Some elements of bad conscience remain
Thus, the coalition agreement of the current government states in its preamble that “Integration and socio-cultural inclusion will be at the heart of government action. One would have to search a long time through the 235 pages to find a single page dedicated to integration. This suggests that the heart is not there or that we have no ideas. There is, of course, the catalogue of good intentions of the National Action Plan for Integration adopted on 13 July, 2018, for which a call for projects was recently launched, which is to be commended.
What is the status of this plan after two years? The ministry of family could be inspired by the KEP [editor's note: Kulturentwecklungsplan--a cultural plan] which plays transparency: on the internet one can follow what is happening with the implementation of the different points of the KEP.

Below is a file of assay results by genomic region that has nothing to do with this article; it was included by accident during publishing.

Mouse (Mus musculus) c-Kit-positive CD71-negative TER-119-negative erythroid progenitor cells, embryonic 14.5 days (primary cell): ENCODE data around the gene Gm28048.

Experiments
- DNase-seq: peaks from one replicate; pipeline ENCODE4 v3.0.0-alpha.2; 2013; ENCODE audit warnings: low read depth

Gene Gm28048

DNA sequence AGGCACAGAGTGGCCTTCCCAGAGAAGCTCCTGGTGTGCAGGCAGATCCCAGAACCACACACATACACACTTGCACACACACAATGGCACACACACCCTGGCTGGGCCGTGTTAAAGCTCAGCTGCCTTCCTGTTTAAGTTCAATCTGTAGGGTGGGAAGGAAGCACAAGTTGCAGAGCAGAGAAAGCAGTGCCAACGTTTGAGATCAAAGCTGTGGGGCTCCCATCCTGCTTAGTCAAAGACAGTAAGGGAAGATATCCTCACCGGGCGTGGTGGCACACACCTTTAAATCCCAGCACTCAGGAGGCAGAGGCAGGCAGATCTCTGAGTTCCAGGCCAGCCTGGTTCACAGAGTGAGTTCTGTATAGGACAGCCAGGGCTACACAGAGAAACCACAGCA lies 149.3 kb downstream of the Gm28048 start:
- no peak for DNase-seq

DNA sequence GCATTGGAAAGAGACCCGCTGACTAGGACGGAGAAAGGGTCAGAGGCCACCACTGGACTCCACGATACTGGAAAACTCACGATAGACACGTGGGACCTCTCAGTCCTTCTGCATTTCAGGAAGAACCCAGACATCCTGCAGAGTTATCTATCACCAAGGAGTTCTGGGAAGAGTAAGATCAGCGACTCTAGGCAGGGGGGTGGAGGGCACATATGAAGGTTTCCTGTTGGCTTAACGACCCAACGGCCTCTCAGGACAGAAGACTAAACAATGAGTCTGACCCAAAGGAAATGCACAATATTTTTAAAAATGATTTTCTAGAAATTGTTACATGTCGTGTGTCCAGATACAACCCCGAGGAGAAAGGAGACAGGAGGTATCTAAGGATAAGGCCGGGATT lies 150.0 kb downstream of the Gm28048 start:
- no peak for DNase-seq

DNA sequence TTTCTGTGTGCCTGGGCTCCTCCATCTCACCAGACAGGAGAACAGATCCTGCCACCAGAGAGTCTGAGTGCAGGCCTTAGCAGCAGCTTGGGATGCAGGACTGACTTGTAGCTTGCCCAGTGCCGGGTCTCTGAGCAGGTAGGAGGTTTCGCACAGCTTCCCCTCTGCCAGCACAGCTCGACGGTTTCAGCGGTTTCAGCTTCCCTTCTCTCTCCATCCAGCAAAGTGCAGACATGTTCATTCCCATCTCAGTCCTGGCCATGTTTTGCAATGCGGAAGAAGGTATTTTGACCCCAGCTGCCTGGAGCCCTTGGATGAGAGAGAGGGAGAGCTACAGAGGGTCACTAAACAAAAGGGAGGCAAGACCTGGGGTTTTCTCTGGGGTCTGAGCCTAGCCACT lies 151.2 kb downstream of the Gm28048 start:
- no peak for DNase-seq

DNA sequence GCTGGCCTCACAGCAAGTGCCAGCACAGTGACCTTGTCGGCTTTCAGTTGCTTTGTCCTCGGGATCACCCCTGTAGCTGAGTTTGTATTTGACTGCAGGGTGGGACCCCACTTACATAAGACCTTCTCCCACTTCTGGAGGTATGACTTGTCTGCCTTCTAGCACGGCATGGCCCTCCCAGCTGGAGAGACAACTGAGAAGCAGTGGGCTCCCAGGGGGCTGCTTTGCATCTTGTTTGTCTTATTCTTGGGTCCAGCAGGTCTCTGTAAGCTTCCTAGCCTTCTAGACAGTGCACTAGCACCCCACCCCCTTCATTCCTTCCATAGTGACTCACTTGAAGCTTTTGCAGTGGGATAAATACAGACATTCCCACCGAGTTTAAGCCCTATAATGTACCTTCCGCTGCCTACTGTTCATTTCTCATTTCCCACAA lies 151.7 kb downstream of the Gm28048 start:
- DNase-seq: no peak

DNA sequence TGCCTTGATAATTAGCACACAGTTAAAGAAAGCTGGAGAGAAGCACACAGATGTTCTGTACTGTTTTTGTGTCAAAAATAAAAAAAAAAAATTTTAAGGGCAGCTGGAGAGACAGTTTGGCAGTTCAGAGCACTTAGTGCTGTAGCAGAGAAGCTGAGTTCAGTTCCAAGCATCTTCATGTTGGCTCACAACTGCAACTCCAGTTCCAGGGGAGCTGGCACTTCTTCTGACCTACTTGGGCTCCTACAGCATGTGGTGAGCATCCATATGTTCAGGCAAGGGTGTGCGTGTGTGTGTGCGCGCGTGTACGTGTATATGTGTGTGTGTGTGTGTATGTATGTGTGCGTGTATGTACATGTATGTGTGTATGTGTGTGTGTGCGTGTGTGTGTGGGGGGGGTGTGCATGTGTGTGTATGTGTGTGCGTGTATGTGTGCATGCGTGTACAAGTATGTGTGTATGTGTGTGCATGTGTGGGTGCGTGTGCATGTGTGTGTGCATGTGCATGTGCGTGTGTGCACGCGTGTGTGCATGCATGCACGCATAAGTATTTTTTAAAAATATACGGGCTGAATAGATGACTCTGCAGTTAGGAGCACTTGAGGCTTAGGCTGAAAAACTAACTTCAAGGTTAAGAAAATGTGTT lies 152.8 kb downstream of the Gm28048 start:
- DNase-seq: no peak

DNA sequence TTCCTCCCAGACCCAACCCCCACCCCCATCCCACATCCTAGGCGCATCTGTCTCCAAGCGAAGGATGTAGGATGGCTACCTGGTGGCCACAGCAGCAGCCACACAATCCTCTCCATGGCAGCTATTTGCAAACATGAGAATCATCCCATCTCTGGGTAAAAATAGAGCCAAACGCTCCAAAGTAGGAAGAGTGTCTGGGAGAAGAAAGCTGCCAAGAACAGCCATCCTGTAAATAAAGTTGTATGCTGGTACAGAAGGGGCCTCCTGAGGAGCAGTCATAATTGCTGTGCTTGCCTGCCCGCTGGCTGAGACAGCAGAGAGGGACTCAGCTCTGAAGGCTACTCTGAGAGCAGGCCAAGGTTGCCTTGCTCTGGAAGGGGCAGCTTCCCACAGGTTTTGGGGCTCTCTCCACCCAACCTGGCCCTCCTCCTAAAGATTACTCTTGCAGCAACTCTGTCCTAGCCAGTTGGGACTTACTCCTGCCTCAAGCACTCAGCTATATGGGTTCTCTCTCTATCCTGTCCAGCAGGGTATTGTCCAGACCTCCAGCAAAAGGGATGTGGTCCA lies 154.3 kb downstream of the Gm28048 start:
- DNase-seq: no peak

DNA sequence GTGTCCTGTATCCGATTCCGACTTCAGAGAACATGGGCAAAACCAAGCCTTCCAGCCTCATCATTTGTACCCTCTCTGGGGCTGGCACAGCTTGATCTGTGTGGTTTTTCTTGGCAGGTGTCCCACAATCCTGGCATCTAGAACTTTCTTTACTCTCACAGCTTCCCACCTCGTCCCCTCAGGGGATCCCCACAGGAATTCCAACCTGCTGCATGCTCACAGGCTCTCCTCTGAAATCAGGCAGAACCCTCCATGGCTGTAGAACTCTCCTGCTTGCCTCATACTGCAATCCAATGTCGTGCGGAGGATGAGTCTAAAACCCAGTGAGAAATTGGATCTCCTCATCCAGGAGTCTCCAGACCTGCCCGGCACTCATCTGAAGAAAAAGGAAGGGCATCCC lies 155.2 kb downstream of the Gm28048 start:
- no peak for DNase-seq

When we talk about transparency, we might as well talk about the governance of the integration policy. No less than thirteen ministries are part of the inter-ministerial committee, but there is no trace of the work of this body! The government programme states on page 53 that the inter-ministerial committee on integration will organise joint meetings with civil society. Apparently, after two years, a first meeting of this type is planned soon: so much the better! It remains to be seen whether, as with the inter-ministerial committee on cooperation, the minutes will be published.
And if civil society organisations would also consult each other rather than more or less obediently position themselves for conventions and subsidies! A dedicated platform could do the trick!
Gulf separates words and deeds
Still on the subject of transparency: the consultation launched by the ministry of “immigrant absorption” to “rethink and redesign integration policy in Luxembourg” bodes well for the future. Let us hope that the numerous contributions solicited will be published so as to be useful in this way, not only to the ministry, but also to the public debate and to the parliamentarians who will be called upon to hold an orientation debate in the chamber of deputies at the beginning of 2021.